Ja 90 Akataññujātaka
The Birth Story about Ingratitude (1s)

In the present a wealthy man from the border lands sends merchandise to Sāvatthi, asking his correspondent Anāthapiṇḍika to help exchange it, which he did. When the good man sends his produce to the border lands, however, his entourage is despised. Later, when another caravan arrives from the border it is pillaged and destroyed in revenge. The Buddha explains similar events that happened in a previous life.

The Bodhisatta = the wealthy man from Benares (Bārāṇasiseṭṭhi),
the border dweller = the same in the past (paccantavāsī).

Present Source: Ja 90 Akataññu,
Quoted at: Ja 363 Hiri.

Keywords: Ingratitude, Reciprocity.

“He who doesn’t acknowledge the good deed.” [1.220] This story was told by the Teacher while at Jetavana, about Anāthapiṇḍika.

On the borders, so the tale goes, there lived a merchant, who was a correspondent and a friend of Anāthapiṇḍika’s, but they had never met. There came a time when this merchant loaded five hundred carts with local produce and gave orders to the men in charge to go to the great merchant Anāthapiṇḍika, and barter the wares in his correspondent’s shop for their value, and bring back the goods received in exchange. So they came to Sāvatthi, and found Anāthapiṇḍika. First making him a present, they told him their business. “You are welcome,” said the great man, and ordered them to be lodged there and provided with money for their needs. After kindly enquiries after their master’s health, he bartered their merchandise and gave them the goods in exchange. Then they went back to their own district, and reported what had happened.

Shortly afterwards, Anāthapiṇḍika similarly dispatched five hundred carts with merchandise to the very district in which they dwelt; and his people, when they had got there, went, present in hand, to call upon the border merchant. “Where do you come from?” said he. “From Sāvatthi,” replied they, “from your correspondent, Anāthapiṇḍika.” “Anyone can call himself Anāthapiṇḍika,” said he with a sneer; and taking their present, he bade them begone, giving them neither lodging nor a gift. So they bartered their goods for themselves and brought back the wares in exchange to Sāvatthi, with the story of the reception they had had.

Now it chanced {1.378} that this border merchant dispatched another caravan of five hundred carts to Sāvatthi; and his people came with a present in their hands to wait upon Anāthapiṇḍika. But, as soon as Anāthapiṇḍika’s people caught sight of them, they said: “Oh, we’ll see, sir, that they are properly lodged, fed, and supplied with money for their needs.” And they took the strangers outside the city and bade them unyoke their carts at a suitable spot, adding that rice and a gift would come from Anāthapiṇḍika’s house. About the middle watch of the night, having collected a band of serving-men and slaves, they looted the whole caravan, carried off every garment the men had got, drove away their oxen, and took the wheels off the carts, leaving the latter but removing the wheels. Without so much as a shirt among the lot of them, the terrified strangers sped away and managed to reach their home on the border. Then Anāthapiṇḍika’s people told him the whole story. “This capital story,” said he, “shall be my gift to the Teacher today,” and away he went and told it to the Teacher.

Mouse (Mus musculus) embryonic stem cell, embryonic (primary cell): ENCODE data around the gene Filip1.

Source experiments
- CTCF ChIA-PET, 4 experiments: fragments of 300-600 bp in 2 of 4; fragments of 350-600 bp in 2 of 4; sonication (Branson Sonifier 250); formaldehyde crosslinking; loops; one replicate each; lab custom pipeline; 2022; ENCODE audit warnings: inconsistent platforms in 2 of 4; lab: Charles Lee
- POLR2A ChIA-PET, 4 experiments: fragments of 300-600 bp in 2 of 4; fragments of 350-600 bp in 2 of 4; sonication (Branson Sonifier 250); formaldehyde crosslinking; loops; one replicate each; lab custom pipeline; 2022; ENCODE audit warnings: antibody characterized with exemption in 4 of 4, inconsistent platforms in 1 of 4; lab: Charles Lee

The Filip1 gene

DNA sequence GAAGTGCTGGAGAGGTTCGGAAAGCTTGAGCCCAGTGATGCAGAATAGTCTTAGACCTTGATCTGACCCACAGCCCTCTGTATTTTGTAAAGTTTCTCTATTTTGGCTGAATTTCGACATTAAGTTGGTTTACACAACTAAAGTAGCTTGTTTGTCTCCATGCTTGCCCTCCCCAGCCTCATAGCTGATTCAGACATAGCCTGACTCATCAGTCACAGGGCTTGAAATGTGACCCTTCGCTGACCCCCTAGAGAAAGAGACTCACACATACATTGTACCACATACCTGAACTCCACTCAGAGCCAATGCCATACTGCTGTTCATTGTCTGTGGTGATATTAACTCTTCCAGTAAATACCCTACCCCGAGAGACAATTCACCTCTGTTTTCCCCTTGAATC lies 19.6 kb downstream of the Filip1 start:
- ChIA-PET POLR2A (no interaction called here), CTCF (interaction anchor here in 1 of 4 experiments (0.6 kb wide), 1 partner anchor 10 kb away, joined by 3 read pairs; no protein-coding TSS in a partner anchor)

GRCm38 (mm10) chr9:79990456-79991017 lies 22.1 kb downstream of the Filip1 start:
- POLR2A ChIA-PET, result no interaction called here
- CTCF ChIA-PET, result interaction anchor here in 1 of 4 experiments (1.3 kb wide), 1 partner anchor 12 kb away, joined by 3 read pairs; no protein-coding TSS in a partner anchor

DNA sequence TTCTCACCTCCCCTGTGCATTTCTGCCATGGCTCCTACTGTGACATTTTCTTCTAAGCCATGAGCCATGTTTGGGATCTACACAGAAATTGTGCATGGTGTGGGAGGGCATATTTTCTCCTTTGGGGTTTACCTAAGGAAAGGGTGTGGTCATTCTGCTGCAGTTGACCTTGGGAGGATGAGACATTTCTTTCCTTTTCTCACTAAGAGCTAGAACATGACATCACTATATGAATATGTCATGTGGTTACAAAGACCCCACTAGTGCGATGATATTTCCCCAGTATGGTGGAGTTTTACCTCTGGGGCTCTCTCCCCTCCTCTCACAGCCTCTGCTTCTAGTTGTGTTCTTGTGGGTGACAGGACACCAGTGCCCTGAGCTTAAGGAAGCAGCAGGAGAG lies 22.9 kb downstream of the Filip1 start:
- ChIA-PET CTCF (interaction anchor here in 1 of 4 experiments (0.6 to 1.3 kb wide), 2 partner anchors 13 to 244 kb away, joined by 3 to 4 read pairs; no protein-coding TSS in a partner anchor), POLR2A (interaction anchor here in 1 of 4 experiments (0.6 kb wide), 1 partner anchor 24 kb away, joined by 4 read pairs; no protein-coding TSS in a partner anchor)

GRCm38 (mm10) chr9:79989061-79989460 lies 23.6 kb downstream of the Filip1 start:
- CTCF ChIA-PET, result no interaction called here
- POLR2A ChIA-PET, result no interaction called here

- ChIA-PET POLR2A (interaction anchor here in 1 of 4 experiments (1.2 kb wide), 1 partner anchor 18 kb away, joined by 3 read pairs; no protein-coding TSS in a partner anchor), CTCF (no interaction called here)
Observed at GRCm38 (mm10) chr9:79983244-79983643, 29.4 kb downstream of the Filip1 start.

“This is not the first time, sir,” said the Teacher, “that this border merchant has shown this disposition; he was just the same in days gone by.” Then, at Anāthapiṇḍika’s request, he told the following story of the past.

In the past when Brahmadatta was reigning in Benares, the Bodhisatta was a very wealthy merchant in that city. And he too had as a correspondent a border merchant whom he had never seen and all came to pass as above. [1.221]

Being told by his people what they had done, he said: “This trouble is the result of their ingratitude for kindness shown them.” And he went on to instruct the assembled crowd in this verse:

1. Yo pubbe katakalyāṇo katattho nāvabujjhati,
Pacchā kicce samuppanne kattāraṁ nādhigacchatī ti.

He who doesn’t acknowledge the good deed, merit, done in the past, finds when a need arises in the future no one comes to help.

After this wise did the Bodhisatta teach the truth in this verse. After a life spent in generosity and other good works, he passed away to fare according to his deeds. {1.379}

His lesson ended, the Teacher identified the Jātaka by saying: “The border merchant of today was the border merchant of those days also; and I was the merchant of Benares.”